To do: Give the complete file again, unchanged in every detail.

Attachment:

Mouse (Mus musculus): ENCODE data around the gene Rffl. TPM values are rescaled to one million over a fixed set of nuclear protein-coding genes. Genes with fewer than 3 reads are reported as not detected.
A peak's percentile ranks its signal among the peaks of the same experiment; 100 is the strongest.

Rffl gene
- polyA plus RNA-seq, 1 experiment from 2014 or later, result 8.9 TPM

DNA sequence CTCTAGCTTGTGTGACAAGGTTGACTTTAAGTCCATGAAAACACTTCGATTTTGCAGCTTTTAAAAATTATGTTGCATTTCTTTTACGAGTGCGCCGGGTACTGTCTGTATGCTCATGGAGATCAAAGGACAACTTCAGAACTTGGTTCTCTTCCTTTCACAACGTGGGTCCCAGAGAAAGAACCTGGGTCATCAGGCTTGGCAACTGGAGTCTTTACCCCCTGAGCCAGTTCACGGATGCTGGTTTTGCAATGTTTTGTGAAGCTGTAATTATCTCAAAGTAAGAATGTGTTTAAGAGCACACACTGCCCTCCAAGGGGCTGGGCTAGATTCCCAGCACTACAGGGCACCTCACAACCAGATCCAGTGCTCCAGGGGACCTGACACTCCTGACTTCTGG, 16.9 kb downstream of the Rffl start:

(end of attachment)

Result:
Mouse (Mus musculus): ENCODE data around the gene Rffl. TPM values are rescaled to one million over a fixed set of nuclear protein-coding genes. Genes with fewer than 3 reads are reported as not detected.
A peak's percentile ranks its signal among the peaks of the same experiment; 100 is the strongest.

Rffl gene
- polyA plus RNA-seq, 1 experiment from 2014 or later, result 8.9 TPM

DNA sequence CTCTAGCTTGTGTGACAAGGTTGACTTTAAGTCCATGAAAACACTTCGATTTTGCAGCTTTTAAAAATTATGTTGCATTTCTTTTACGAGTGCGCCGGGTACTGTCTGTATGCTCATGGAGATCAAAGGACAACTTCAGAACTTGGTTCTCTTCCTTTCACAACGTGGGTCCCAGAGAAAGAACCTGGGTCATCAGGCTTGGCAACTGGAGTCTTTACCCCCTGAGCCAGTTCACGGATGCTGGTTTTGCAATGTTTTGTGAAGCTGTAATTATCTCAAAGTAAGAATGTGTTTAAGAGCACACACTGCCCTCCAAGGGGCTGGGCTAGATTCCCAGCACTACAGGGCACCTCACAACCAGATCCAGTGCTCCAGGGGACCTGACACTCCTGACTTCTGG, 16.9 kb downstream of the Rffl start: